A Florida man has admitted recording himself performing sex acts on his Siberian husky while wearing a dog costume – and posting the revolting footage online, authorities said.
Christian Stewart Oscar Nichols, 21, of Oldsmar, is facing charges of aggravated animal cruelty and 10 counts of prohibition of certain acts in connection with obscene materials after his arrest on Monday, according to the Pinellas County Sheriff’s Office.
An investigation was launched on Jan. 25 after an out-of-state resident contacted officials from the Pinellas County Animal Services to report the existence of video and photographs online depicting a man having sexual contact with a dog.
Detectives from the sheriff’s office later obtained copies of the video and photographs, which depicted a man dressed in a black and white Siberian husky costume using his penis and sex toys during sex acts with the animal.
The dog – later identified as Nichols’ pet, named Ember – was clearly distressed during the video, and at one point tried to run away. But the man responded by hitting the dog with a “penis-shaped” sex toy, according to the sheriff’s department.
Investigators were able to trace the video and photographs back to Nichols, who admitted to detectives at his residence that he made the footage with his dog before posting it to the internet. A second dog was also removed from Nichols’ home.
Nichols – whose arrest record lists him at 5 feet 8 and 220 pounds – was taken to the Pinellas County Jail, where he was released from custody on Tuesday after posting bond, jail records show.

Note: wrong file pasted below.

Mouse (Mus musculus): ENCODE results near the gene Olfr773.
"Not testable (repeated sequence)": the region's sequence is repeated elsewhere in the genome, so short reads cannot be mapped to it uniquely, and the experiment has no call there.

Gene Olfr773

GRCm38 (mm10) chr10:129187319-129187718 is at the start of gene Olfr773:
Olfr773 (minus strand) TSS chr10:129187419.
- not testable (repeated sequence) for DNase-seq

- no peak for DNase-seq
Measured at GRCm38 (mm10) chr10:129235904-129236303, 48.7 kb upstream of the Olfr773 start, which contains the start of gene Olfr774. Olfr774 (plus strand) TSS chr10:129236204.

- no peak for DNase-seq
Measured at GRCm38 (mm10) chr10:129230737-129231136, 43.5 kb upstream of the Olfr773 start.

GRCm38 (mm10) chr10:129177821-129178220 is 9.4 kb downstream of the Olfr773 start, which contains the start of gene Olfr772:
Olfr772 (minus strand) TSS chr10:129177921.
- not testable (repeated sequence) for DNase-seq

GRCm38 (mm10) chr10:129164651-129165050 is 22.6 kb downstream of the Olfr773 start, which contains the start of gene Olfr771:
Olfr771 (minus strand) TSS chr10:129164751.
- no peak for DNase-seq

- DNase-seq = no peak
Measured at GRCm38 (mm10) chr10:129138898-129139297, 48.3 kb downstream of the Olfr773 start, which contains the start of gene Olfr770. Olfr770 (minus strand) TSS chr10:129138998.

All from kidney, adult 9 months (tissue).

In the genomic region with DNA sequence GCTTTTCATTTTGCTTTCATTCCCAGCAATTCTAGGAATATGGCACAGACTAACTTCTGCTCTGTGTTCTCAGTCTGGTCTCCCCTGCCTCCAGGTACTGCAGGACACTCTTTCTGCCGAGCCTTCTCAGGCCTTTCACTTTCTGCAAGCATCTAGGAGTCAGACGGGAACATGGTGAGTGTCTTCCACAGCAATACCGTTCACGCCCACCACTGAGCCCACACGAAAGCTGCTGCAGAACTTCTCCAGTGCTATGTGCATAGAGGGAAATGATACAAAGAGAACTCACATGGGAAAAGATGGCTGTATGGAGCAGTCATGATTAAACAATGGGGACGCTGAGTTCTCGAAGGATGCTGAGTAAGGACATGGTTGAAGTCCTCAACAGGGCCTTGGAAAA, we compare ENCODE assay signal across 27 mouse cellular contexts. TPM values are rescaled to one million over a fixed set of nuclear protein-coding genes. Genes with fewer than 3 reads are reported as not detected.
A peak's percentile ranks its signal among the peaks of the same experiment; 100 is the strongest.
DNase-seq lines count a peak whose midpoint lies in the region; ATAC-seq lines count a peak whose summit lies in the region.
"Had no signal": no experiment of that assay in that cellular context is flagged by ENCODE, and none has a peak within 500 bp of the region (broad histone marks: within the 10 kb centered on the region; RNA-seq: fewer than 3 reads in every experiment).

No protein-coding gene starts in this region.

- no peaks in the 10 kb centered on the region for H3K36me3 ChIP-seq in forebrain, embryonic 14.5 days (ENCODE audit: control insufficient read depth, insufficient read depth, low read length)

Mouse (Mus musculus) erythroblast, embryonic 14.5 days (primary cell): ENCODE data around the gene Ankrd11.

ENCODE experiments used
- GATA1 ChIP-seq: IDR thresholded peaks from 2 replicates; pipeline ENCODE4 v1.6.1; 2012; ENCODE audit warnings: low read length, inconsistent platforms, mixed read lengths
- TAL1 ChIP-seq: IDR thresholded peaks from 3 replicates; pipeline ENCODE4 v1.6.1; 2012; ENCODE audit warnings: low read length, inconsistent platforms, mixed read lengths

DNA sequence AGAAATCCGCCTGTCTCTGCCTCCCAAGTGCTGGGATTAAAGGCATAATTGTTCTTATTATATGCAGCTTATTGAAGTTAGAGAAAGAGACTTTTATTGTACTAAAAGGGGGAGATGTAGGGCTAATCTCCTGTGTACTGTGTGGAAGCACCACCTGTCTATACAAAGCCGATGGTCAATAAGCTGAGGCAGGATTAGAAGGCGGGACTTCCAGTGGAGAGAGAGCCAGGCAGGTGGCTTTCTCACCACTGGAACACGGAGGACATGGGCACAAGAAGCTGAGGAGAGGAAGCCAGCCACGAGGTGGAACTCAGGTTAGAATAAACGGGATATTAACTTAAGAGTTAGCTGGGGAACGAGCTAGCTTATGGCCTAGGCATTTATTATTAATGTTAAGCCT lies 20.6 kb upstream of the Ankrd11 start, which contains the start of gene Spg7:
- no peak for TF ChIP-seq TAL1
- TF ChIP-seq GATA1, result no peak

Pinellas County Sgt. Spencer Gross said Nichols admitted to sharing the video via a messaging app called Telegram.
“Mr. Nichols was in a few different chat rooms with others who had interest in zoosadism and zoophilia,” Gross told the Tampa Bay Times, citing psychological disorders involving pleasure derived from cruelty to animals and sexual attraction to animals, respectively. “That’s how he transferred the video to someone he’d been chatting with.”
A Chihuahua was also removed from Nichols’ home, where he lives with a relative. Investigators do not believe that animal was victimized, but both dogs are now in the care of animal welfare officials, seemingly in “good health and spirits,” a field services manager told the Tampa Bay Times.
Additional charges against Nichols, who could not be reached for comment Wednesday, are likely, Gross said.
“There’s a lot more evidence they’re combing through and it could take at least another month to get through everything he’s got,” Gross said.